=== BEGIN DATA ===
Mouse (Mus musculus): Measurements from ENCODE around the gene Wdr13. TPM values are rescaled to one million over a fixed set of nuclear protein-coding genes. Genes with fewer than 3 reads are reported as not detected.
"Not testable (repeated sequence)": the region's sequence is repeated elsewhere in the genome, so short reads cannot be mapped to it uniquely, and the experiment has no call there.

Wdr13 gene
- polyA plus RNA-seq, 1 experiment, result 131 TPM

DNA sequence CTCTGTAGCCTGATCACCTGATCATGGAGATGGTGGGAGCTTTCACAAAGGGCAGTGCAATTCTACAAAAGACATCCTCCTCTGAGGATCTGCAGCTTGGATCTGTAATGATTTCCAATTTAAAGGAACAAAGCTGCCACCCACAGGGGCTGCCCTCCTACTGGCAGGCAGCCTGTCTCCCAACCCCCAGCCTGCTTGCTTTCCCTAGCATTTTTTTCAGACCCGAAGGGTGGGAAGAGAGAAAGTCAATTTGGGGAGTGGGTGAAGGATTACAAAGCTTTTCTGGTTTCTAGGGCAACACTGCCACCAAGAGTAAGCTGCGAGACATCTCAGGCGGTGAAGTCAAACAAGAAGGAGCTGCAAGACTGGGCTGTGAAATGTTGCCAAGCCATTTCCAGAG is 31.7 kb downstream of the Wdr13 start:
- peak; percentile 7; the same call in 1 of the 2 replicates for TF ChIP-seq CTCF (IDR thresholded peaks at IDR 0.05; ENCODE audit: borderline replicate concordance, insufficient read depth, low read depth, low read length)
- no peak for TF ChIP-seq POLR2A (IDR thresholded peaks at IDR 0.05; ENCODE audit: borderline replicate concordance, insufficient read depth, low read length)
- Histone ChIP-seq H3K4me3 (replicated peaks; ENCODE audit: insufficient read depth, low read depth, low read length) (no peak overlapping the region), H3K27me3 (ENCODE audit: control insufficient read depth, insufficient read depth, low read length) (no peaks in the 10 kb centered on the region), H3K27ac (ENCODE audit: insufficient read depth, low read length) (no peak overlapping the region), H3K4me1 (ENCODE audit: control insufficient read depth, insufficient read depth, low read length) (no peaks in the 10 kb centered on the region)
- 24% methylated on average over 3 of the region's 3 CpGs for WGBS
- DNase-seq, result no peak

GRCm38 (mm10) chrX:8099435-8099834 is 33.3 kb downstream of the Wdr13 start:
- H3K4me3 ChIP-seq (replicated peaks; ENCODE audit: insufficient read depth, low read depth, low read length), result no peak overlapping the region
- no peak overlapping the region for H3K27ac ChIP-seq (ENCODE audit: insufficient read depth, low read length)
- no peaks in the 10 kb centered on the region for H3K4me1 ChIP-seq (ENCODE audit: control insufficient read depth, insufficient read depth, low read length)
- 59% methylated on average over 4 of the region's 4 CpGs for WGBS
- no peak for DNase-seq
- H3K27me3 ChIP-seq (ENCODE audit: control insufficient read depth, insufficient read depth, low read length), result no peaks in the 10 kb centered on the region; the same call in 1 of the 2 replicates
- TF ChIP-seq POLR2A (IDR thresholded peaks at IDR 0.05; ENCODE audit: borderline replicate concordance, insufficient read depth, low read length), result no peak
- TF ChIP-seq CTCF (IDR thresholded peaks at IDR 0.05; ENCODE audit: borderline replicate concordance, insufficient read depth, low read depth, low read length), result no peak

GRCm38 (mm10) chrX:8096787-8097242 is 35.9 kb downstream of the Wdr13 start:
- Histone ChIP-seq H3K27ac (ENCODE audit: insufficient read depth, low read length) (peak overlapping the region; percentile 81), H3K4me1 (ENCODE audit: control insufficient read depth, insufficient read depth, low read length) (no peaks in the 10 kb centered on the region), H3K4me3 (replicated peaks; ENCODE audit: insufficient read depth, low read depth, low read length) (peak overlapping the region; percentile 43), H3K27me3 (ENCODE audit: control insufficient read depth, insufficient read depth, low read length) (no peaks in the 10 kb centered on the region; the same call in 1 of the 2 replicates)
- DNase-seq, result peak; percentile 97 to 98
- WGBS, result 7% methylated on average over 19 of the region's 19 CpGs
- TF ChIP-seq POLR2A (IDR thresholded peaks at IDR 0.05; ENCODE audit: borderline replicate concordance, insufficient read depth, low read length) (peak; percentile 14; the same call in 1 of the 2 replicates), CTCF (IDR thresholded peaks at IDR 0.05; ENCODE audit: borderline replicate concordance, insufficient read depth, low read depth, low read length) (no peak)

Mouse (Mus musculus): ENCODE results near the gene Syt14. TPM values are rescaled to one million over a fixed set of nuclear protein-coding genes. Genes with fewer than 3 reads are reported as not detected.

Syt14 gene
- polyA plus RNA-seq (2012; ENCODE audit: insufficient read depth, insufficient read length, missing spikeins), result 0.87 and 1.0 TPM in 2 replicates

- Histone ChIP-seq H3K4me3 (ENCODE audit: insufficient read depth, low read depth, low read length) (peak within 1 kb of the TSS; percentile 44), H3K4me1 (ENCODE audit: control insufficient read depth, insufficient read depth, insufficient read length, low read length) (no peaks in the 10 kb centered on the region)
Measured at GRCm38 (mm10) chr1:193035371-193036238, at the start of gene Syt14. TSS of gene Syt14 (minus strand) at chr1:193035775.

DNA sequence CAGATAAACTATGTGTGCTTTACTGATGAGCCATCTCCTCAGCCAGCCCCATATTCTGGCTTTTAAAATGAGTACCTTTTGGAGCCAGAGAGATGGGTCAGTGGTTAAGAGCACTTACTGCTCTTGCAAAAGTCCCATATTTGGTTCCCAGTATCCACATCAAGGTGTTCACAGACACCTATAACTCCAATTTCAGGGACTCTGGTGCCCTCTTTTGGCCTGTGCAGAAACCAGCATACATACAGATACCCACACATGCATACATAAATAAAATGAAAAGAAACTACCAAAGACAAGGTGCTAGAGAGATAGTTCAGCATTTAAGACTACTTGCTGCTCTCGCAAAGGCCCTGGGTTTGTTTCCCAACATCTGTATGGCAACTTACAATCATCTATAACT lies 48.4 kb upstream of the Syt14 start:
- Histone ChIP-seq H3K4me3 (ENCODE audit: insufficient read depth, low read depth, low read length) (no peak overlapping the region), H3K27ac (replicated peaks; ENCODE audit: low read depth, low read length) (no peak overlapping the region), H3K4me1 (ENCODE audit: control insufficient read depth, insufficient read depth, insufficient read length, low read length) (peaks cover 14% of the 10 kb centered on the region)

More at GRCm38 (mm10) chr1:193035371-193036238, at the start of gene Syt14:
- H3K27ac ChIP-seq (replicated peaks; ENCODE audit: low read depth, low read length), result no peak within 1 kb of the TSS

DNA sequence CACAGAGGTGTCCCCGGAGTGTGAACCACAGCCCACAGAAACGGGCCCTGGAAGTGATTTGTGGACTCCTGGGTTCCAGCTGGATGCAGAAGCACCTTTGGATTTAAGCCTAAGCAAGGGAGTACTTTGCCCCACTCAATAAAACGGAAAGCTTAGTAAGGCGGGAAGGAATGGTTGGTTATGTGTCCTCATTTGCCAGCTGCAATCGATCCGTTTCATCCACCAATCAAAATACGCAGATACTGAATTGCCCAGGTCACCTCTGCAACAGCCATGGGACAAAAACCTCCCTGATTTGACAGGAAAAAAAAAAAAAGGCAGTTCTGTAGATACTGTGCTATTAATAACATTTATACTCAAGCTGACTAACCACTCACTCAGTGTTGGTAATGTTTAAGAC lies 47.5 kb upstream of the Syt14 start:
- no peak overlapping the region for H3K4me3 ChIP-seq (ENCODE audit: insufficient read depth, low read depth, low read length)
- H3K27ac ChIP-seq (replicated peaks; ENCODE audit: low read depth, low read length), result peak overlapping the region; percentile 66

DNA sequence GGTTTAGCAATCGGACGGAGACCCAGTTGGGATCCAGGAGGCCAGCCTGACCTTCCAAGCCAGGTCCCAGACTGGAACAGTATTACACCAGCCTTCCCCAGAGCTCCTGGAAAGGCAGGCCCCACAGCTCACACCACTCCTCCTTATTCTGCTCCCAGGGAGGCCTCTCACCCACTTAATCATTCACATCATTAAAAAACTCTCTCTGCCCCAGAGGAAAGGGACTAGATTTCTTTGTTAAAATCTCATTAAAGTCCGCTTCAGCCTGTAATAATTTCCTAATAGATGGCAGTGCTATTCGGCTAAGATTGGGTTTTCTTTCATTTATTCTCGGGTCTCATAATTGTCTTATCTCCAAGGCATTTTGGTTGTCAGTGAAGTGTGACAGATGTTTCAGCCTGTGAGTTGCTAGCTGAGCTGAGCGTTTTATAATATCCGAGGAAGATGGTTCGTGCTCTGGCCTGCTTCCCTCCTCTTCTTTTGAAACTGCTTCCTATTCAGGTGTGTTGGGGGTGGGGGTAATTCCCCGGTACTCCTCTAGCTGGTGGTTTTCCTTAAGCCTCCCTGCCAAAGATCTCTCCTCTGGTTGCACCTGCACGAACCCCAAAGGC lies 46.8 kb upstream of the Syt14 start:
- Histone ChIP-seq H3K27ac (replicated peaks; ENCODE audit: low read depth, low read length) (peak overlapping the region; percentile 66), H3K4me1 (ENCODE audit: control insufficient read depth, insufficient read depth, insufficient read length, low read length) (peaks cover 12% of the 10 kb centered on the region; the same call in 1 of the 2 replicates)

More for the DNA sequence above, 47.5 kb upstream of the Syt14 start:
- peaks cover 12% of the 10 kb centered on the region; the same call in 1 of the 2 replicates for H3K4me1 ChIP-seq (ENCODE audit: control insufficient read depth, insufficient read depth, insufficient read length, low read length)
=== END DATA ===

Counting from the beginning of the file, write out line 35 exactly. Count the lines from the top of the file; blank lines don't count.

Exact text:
- no peak overlapping the region for H3K4me3 ChIP-seq (ENCODE audit: insufficient read depth, low read depth, low read length)